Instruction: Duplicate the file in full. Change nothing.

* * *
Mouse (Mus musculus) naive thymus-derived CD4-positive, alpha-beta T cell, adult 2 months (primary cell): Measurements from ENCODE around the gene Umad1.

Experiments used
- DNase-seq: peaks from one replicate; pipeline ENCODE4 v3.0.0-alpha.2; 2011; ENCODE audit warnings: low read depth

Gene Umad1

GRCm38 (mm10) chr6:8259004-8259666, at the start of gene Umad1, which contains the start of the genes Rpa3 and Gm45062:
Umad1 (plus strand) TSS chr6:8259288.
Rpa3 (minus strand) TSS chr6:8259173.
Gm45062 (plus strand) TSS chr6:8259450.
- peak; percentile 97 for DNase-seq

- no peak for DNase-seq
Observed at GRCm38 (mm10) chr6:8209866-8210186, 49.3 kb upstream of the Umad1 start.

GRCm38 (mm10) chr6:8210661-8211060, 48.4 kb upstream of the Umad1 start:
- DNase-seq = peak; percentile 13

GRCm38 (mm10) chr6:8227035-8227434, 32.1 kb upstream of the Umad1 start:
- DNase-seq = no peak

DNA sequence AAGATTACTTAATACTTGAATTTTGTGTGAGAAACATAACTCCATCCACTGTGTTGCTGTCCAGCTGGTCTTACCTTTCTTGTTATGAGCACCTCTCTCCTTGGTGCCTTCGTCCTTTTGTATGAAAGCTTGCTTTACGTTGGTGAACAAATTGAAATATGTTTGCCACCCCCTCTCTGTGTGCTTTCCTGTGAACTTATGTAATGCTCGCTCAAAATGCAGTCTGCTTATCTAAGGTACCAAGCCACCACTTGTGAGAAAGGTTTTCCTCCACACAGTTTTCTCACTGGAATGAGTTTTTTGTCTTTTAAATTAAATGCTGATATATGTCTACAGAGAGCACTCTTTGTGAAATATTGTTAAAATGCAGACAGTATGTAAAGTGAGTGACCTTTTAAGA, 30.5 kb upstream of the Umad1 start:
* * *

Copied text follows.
Mouse (Mus musculus) naive thymus-derived CD4-positive, alpha-beta T cell, adult 2 months (primary cell): Measurements from ENCODE around the gene Umad1.

Experiments used
- DNase-seq: peaks from one replicate; pipeline ENCODE4 v3.0.0-alpha.2; 2011; ENCODE audit warnings: low read depth

Gene Umad1

GRCm38 (mm10) chr6:8259004-8259666, at the start of gene Umad1, which contains the start of the genes Rpa3 and Gm45062:
Umad1 (plus strand) TSS chr6:8259288.
Rpa3 (minus strand) TSS chr6:8259173.
Gm45062 (plus strand) TSS chr6:8259450.
- peak; percentile 97 for DNase-seq

- no peak for DNase-seq
Observed at GRCm38 (mm10) chr6:8209866-8210186, 49.3 kb upstream of the Umad1 start.

GRCm38 (mm10) chr6:8210661-8211060, 48.4 kb upstream of the Umad1 start:
- DNase-seq = peak; percentile 13

GRCm38 (mm10) chr6:8227035-8227434, 32.1 kb upstream of the Umad1 start:
- DNase-seq = no peak

DNA sequence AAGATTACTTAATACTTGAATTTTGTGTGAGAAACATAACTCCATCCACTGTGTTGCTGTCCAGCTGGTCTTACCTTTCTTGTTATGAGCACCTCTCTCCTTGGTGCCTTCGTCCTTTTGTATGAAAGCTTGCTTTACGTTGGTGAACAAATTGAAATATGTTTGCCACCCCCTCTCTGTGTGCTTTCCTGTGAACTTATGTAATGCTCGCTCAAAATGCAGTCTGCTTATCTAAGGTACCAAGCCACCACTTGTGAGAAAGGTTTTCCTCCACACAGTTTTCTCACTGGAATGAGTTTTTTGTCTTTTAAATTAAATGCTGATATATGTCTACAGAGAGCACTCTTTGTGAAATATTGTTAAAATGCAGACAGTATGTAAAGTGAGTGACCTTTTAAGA, 30.5 kb upstream of the Umad1 start: